We firstly divide the ticket-sale period into several subperiods according to the statistical regularity of passenger arrival process of the product we concern and then set the price in each subperiod. For an OD product, the ticket-sale period is divided into subperiods; the one is denoted by. The time duration of subperiod of productis. In this research, we make the following hypotheses: () the passenger transportation market is an imperfect competition market and the demand of a certain product changes with its price; () we only consider myopic passengers who buy tickets as soon as the offered price is less than their willingness to pay, in contrast to the strategic passengers who will optimize their purchase behavior by predicting the price strategies; () for simplification, we assume there is only one class of seats on the train. Thus, the demand density of product in subperiod can be expressed as the function of and current price , denoted as . We control demand density instead of price in this model for the convenient description of capacity constraint. The price of product is denoted as the inverse function of demand function, . To ensure the price is feasible, we define a feasible price set . The decision variables in the model are demand densities of each product in each subperiod, where ().

In our problem, the initial inventory is expressed as a vector is the set of positive integers), where is the initial inventory of resource , representing the number of available seats of this section. In addition, we define a 0-1 variable to denote the relationship between product and resource ; that is, if product occupies resource , ; else . The preallocation plan is a peculiarity of railway passenger organization in China, which is to set the range of application for all seats ahead of the ticket-sale period. In our model, is used to denote the maximum capacity of product produced by the preallocation plan, which is another important capacity constraint.

The total revenue of the train we concern is as below:

The optimal price strategy is the one ( in this model) that will maximize the total revenue .

As stated above, we take into consideration two kinds of capacity constraints: one is the “resource capacity constraint”, which ensures the capacity of any resource cannot be exceeded; the other is the “product capacity constraint” produced by preallocation plan. These constraints are expressed as (2) and (3), respectively:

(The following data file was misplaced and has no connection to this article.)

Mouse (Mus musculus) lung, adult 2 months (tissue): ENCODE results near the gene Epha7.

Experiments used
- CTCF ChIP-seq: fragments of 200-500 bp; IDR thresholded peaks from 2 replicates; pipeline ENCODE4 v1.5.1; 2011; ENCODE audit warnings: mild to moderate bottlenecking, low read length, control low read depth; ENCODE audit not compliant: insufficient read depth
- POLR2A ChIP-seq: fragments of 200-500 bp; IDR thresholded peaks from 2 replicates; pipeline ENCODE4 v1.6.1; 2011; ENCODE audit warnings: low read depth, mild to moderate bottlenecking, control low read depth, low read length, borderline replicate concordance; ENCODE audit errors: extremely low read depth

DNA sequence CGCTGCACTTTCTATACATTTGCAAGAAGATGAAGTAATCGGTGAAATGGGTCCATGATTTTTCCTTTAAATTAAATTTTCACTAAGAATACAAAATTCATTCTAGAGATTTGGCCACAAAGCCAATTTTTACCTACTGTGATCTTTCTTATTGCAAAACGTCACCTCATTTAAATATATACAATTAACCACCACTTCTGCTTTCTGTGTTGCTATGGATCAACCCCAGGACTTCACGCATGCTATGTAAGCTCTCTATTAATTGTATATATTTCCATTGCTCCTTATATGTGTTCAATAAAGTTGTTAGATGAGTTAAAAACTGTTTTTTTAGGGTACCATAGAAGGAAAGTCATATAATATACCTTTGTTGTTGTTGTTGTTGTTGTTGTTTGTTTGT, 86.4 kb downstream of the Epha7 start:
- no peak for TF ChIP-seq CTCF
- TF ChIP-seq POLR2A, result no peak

##### 2.2. The Algorithm

The revenue rate function is continuous, bounded, and concave [10]. As the product of real number and concave function and the sum of several concave functions are both concave, it is easy to deduce that the objective function is concave too. Therefore, the nonlinear programming problem we propose can be solved using Lagrange Multiplier and KKT conditions. According to the requirement of KKT condition, we introduce a new objective function which is the opposite of . Then the initial problem can be rewritten as follows:

The gradient of the objective function and constraint functions can be gained by taking the derivation:

Supposing that is the optimal solution of the initial nonlinear programming problem (see (1)–(3)), and the derivation and are linearly independent, by introducing Lagrange multipliers and , we can have

By solving the above equations set we can get the optimal solution and also the optimal price of each product in each subperiod.

#### 3. Case Study

In this case study, we select two high-speed trains of Beijing-Shanghai High-Speed Railway G1 and G3, which have many things in common with each other in operation properties. Both of G1 and G3 trains depart from Beijing South station, stop once at Nanjing South station, and terminate at Shanghai Hongqiao station. The distance of Beijing-Nanjing product is 1023 km, Beijing-Shanghai product 1318 km, and Nanjing-Shanghai product 295 km. The single difference between these two trains is that G1 departs at 9:00 am and G3 at 2:00 pm.

##### 3.1. Passenger Arrival Regularity

Passenger arrival regularity is the basis of segmenting the ticket-selling period. We apply the ticket-sale data in 2012 (the data of December is not included for the lack of data in this month) as the sample to analyze these two trains’ passenger arrival regularity by product and show the statistical results in Figure 1, of which each point represents the percentage of tickets sold in that day to the total amount of tickets sold in the entire period for the product.